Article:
Red Bull are likely to be hit hard by technical changes banning "off-throttle blown diffusers", according to the team's chief technical officer, Adrian Newey.
From this weekend's British Grand Prix at Silverstone onwards, the practice of forcing exhaust gases over the diffuser, even when the driver is not pressing the accelerator, will be outlawed.
Newey, who designed the RB7 car around the technology, said: "We'll be quite heavily affected because our car was designed around the exhaust. Everybody else has, generally speaking, copied somebody else's principal – mainly ours – and adapted it to the car they had in pre-season.
"So it might be that because our car has been designed around it, it's going to be more of a hit for us, but it's very difficult to forecast."
Newey said he was working hard to overcome the restriction. "It is quite a bit of work because we've had to reoptimise the car around a different set of parameters to that in which it was designed and developed up to this stage," Newey said.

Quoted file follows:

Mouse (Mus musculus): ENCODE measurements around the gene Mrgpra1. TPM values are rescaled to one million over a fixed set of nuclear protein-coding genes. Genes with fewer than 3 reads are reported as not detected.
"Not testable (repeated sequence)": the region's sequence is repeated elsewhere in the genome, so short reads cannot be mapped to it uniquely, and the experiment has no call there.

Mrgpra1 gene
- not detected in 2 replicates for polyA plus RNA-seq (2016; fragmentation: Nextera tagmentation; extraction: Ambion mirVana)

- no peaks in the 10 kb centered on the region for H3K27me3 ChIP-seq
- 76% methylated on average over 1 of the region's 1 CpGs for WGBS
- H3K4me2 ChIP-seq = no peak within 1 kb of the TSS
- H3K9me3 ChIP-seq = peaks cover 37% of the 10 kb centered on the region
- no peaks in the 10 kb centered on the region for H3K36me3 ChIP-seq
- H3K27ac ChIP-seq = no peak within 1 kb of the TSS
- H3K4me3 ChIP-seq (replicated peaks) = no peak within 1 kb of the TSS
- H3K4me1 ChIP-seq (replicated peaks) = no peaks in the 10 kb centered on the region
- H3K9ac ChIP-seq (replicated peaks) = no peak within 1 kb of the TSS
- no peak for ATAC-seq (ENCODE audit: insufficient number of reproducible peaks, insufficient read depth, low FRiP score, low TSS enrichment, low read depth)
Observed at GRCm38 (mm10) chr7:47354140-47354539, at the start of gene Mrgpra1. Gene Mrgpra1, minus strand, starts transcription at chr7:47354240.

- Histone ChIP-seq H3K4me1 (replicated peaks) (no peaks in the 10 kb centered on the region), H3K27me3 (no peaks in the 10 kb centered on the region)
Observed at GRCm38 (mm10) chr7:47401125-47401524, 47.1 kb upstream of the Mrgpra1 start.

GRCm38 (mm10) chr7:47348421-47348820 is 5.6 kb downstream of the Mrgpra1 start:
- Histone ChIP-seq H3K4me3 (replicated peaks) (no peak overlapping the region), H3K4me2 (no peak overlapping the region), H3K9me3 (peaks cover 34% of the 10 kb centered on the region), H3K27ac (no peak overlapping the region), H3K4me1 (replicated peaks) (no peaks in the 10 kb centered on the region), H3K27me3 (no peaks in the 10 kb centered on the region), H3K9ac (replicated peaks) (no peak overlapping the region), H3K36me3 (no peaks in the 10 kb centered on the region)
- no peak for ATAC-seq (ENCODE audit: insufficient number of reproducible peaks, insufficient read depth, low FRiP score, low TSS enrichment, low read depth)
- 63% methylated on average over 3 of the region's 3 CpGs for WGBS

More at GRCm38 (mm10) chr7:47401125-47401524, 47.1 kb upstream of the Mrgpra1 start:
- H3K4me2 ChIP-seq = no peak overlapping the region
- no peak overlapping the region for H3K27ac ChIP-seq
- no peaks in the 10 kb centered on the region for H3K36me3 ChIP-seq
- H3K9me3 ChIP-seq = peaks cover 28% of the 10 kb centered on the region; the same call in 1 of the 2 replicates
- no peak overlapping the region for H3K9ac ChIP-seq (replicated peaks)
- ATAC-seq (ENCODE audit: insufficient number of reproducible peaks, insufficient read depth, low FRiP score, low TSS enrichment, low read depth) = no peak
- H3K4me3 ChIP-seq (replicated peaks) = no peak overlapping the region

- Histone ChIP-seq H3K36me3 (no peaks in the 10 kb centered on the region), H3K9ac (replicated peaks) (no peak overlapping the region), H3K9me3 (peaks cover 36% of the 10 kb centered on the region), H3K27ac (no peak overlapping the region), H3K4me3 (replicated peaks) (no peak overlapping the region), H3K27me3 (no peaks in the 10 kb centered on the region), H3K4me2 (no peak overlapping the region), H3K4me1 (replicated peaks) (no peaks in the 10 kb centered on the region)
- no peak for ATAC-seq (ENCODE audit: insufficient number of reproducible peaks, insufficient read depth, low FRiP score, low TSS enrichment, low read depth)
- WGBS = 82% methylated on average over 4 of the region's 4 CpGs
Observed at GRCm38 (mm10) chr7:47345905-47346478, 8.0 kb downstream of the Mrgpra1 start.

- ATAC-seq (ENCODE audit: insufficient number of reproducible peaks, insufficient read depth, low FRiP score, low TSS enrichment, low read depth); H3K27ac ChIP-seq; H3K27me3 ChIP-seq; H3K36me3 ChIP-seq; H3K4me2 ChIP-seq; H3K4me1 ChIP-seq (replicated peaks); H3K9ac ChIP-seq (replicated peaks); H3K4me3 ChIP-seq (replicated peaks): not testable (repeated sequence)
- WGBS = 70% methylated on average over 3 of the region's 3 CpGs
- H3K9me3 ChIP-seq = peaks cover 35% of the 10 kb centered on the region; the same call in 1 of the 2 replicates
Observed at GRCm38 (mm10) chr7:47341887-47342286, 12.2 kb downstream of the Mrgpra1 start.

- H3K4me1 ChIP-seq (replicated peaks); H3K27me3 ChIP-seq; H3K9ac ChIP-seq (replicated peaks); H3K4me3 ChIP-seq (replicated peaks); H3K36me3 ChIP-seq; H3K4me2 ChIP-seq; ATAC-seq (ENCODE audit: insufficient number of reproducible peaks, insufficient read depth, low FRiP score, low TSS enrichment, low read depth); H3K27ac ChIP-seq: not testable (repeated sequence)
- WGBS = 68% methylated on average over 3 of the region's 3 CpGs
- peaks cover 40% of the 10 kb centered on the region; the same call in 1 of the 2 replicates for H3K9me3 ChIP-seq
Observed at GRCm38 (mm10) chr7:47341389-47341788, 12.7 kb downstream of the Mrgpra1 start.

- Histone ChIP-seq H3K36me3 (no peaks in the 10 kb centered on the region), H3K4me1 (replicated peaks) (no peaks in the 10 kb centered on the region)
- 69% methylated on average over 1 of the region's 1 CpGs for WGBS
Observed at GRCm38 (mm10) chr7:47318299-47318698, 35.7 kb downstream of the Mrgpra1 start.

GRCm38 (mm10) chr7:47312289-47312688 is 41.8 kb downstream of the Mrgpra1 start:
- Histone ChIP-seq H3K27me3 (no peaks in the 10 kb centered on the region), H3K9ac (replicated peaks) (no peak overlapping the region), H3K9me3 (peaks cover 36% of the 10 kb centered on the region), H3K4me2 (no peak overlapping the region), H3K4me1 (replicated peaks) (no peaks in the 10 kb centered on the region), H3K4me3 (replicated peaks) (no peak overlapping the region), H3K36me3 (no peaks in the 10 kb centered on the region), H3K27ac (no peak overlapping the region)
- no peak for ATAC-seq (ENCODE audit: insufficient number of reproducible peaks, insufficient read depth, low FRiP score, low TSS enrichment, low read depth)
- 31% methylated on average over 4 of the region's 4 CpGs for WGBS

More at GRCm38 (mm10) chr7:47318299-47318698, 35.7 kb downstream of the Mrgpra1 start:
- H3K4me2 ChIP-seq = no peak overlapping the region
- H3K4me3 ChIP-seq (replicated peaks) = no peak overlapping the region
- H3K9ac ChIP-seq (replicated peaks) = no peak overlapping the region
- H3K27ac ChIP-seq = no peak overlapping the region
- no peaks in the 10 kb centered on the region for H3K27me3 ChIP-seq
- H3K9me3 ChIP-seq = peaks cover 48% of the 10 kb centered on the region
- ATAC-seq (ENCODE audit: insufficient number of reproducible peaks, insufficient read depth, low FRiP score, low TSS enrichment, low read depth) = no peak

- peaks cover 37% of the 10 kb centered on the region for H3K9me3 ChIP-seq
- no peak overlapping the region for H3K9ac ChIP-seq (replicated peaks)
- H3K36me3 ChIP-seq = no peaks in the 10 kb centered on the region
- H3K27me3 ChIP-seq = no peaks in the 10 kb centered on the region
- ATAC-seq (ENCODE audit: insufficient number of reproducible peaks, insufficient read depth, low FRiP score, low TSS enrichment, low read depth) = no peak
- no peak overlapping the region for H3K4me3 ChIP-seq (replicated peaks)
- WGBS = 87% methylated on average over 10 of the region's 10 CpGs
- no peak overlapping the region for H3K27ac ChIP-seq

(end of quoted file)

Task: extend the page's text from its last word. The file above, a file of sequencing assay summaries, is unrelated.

Officials in South Africa are treating with scepticism remarks from Formula One's chief executive, Bernie Ecclestone, that the country could host a race in two years.
Ecclestone said he is close to concluding a deal for a grand prix to be staged in Cape Town. "I think we're maybe a little bit closer than we have been for a long time," he told South Africa's Eyewitness News. However, doubts have been raised owing to the amount of money involved and the fact that the event would need government support.
Esther Henderson, chief communications officer for Cape Town Grand Prix South Africa, said: "The annual licence fee we need to pay to Formula One amounts to $40m (£25m). "We have investors that are interested, but it is a catch-22 situation because in order to give our investors security that this is happening, we need our national government's support."
South Africa last held a Formula One grand prix at Kyalami, 25 miles north of Johannesburg, in 1993